Natalie Wood, consultant at Teavaro, looks at the trends in increased connectivity and the impact this can have on the marketing relationship with the consumer
Identity of Things (IDoT) is an essential component of today’s digital age where almost anything imaginable can be addressed and networked for the exchange of data online. Within this context, a ‘thing’ can be any entity attached to the plethora of physical and logical objects that an end user or organisation has within their own network. These ‘things’ become the vertebrae within the data spine, with the ability to transfer data seamlessly up, down, and beyond the spine. This creates not only an adaptable profile that has a shared view of consent and data attributes within all environments, but also enables addressability, making it possible for ‘things’ to be targeted and found at every stage of the consumer lifecycle. As we know that ‘things’ themselves each have a varying lifecycle, from Alexa devices to on-demand food deliveries, and will only exist during that lifecycle, but the learnings and analysis of these things will maintain value. To be addressable, an individual (and/or household) must be globally uniquely identifiable, which means that the IDoT’s data spine must be associated with values that traverse all environments seamlessly.
In order to deliver on a true experience in the connected world, vendors must be able to register consumers, connect their portfolio of devices, and manage permissions for that individual across the entire landscape in an efficient, consistent manner. This will result in a live profile of things that streamline the registration and permissions management, meaning that all devices are linked and controlled to only one essential permission grant, while also maintaining the functionality to be changed from any device at any time.
A device should communicate with other devices, networks, end-users, and applications, and this web of devices and signals will be firing constantly. This leads to a huge number of different relationships that must be captured, controlled, and activated. Capturing data is of course the foundation for any link, but this needs to be filtered by the layer of permissions management noted earlier. While capturing, and controlling data sets the IDoT with a foundation of connected data, the way to create value from this enriched profile is to activate it while retaining the changing nature of the information. Whether resulting in a personalised message, reminder on a smart watch or automated ordering of new groceries, the activation is the front line of the IDoT and is seen as the tangible deliverable driven by the back-end of identity management.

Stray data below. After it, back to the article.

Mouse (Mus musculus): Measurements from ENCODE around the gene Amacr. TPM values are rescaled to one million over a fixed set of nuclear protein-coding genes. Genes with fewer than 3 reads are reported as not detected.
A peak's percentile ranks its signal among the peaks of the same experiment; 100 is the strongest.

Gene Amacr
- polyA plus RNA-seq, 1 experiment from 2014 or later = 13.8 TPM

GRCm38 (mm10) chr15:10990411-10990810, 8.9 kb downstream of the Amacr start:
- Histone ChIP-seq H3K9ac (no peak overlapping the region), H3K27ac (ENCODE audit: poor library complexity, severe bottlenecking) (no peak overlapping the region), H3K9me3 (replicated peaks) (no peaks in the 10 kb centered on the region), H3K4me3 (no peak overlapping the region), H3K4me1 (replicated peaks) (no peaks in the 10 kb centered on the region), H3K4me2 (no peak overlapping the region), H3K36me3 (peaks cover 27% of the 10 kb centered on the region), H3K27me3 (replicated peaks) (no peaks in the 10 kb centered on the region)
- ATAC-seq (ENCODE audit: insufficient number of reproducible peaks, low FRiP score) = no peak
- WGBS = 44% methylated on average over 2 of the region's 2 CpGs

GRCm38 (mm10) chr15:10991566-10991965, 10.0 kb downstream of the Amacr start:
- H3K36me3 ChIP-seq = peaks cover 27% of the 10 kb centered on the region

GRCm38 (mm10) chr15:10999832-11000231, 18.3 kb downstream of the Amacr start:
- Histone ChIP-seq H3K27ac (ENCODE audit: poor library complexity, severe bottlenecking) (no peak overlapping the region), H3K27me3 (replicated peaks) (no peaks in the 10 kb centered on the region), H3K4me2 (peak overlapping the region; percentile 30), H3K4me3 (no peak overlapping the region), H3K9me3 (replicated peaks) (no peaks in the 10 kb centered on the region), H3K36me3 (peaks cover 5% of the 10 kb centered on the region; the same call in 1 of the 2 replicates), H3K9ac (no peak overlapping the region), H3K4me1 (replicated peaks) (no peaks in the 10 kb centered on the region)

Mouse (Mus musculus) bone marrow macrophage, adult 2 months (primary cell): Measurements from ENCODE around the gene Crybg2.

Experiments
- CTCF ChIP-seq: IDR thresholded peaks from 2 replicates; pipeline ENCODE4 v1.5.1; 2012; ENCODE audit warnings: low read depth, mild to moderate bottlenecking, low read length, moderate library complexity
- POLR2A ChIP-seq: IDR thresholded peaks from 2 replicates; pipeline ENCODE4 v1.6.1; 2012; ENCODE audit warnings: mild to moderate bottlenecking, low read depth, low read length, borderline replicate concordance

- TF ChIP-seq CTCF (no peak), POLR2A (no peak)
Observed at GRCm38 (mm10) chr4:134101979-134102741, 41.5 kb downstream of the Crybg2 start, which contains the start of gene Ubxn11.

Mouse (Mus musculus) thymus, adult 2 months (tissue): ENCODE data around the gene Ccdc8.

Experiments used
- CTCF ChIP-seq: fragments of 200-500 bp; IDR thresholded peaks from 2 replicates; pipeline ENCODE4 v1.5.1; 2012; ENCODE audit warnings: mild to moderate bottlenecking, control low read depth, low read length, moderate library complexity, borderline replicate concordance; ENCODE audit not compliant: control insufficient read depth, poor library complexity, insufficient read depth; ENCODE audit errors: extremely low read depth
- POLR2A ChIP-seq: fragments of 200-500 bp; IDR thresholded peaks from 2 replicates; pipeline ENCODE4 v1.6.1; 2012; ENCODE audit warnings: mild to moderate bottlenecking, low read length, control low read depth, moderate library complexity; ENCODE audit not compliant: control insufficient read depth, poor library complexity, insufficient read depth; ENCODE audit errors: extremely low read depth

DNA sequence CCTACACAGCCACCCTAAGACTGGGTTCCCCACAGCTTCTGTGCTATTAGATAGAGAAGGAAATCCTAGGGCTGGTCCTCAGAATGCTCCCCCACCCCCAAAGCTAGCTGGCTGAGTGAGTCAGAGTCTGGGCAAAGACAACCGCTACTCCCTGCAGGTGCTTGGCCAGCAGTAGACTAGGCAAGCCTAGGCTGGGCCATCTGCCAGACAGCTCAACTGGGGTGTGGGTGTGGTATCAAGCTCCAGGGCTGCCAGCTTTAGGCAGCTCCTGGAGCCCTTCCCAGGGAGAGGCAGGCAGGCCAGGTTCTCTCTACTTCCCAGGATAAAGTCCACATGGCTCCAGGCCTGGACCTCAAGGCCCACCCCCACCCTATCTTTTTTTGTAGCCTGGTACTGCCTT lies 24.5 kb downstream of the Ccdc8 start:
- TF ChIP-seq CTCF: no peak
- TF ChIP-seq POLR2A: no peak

In many cases of identity, systems work for human authentication within specific applications or web browsers, allowing for the specification of a unique ID that is assigned to the device stamped by an event such as a user login. Data attributes are often siloed for the same user, for instance if a different email address has been used to authenticate a device. This creates fragmented instances of cross-device connection within the owned 1st party assets if authentication is not always needed or if a reset makes profile identification impossible. This fragmentation grows exponentially when IDoT expands to external environments where the handshake between identity and the user becomes, in most cases, opaque. However, now merchants can go beyond the unique ID that requires menial stitching into a human or household profile, defining a digital data spine. This can be built within the authentication and authorisation phase of individuals engaging with any piece of the IoT. The relationship that is built between the merchant and user provides a clear profile garnered with a formal set of rules which is transparent to the consumer. Transparent permissions give formal approval to connect, and are fully configurable to the preferences of the end user for which thing or use of data is permissible and valued.
Introducing the IDoT architecture is no simple feat, as it requires an owned middle layer infrastructure of ID connectivity to be implemented across function, team, and technology that is configurable to things (devices), use cases, rules, and legislation. This will act as the controller and enabler of addressability in a fast-growing ecosystem, and the size of the prize for getting this right is exponential.